Melissa Conrad Stöppler, MD, is a U.S. board-certified Anatomic Pathologist with subspecialty training in the fields of Experimental and Molecular Pathology. Dr. Stöppler's educational background includes a BA with Highest Distinction from the University of Virginia and an MD from the University of North Carolina. She completed residency training in Anatomic Pathology at Georgetown University followed by subspecialty fellowship training in molecular diagnostics and experimental pathology.
John P. Cunha, DO, is a U.S. board-certified Emergency Medicine Physician. Dr. Cunha's educational background includes a BS in Biology from Rutgers, the State University of New Jersey, and a DO from the Kansas City University of Medicine and Biosciences in Kansas City, MO. He completed residency training in Emergency Medicine at Newark Beth Israel Medical Center in Newark, New Jersey.
The mammary gland is made up of lobules, glandular structures that produce
milk in females when stimulated to do so. The lobules drain into a system of
ducts, connecting channels that transport the milk to the nipple. Between the
glandular tissue and ducts, the breast contains fat tissue and connective
Both males and females have breasts; the structure of the male breast is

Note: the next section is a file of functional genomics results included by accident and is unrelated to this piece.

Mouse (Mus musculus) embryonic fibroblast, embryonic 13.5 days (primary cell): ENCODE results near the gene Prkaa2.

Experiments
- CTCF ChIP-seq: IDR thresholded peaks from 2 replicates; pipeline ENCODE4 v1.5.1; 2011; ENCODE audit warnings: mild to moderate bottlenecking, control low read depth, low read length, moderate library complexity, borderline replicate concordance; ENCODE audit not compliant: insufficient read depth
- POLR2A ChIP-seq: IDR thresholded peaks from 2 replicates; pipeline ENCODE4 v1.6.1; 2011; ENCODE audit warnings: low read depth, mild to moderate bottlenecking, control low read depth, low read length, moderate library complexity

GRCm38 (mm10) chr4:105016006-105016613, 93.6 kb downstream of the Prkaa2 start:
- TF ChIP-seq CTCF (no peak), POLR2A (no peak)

nearly identical to that of the female breast, except that the male breast
tissue lacks the specialized lobules, as there is no physiologic need for milk
production by the male breast. Abnormal enlargement of the male breasts is
medically known as gynecomastia.
The breast does not contain muscles. Breast tissue is located on top of the
muscles of the chest wall. Blood vessels and lymphatic vessels (a system of
vessels that drains fluid) are located throughout the breast. The lymphatic
vessels in the breast drain to the lymph nodes in the underarm area (axilla) and
behind the breast bone (sternum).
In females, milk exits the breast at the nipple, which is surrounded by a
darkened area of skin called the areola. The areola contains small, modified
sweat glands known as Montgomery's glands. These glands secrete fluid that
serves to lubricate the nipple during breastfeeding.
Ms. G. is a 40-year-old woman with two small
children. Like most women, she is concerned about her chances of developing
breast cancer. She asks her doctor about her risks.
Although breast cancer is a worry for most women, Ms. G. is especially worried because of a
family history of breast cancer. Her mother and sister had breast cancers that were diagnosed
at young ages.